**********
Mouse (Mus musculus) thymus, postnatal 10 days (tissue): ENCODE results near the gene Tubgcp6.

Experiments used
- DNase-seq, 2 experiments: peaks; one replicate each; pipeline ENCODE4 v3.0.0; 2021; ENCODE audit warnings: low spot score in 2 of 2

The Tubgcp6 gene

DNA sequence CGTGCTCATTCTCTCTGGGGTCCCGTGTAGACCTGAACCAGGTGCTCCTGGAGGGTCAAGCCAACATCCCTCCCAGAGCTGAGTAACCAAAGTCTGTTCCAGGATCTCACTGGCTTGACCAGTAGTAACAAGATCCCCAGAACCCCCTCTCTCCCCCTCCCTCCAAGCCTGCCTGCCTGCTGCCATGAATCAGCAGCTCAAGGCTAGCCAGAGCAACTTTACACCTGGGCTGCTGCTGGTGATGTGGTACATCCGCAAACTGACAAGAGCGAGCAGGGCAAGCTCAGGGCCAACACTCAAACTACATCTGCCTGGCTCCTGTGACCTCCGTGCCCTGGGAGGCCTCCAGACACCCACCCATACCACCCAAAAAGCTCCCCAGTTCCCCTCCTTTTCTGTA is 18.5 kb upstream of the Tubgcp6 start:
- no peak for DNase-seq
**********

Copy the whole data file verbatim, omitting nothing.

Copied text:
Mouse (Mus musculus) thymus, postnatal 10 days (tissue): ENCODE results near the gene Tubgcp6.

Experiments used
- DNase-seq, 2 experiments: peaks; one replicate each; pipeline ENCODE4 v3.0.0; 2021; ENCODE audit warnings: low spot score in 2 of 2

The Tubgcp6 gene

DNA sequence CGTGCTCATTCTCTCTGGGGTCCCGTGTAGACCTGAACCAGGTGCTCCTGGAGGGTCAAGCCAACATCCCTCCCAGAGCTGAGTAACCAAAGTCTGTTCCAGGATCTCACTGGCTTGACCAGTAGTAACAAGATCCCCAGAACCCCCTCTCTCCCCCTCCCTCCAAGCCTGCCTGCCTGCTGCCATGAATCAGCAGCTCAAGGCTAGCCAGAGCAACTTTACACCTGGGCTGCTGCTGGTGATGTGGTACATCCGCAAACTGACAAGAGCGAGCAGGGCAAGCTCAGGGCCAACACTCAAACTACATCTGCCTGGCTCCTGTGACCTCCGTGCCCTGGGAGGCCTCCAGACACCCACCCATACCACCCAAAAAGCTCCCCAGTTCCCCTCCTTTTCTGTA is 18.5 kb upstream of the Tubgcp6 start:
- no peak for DNase-seq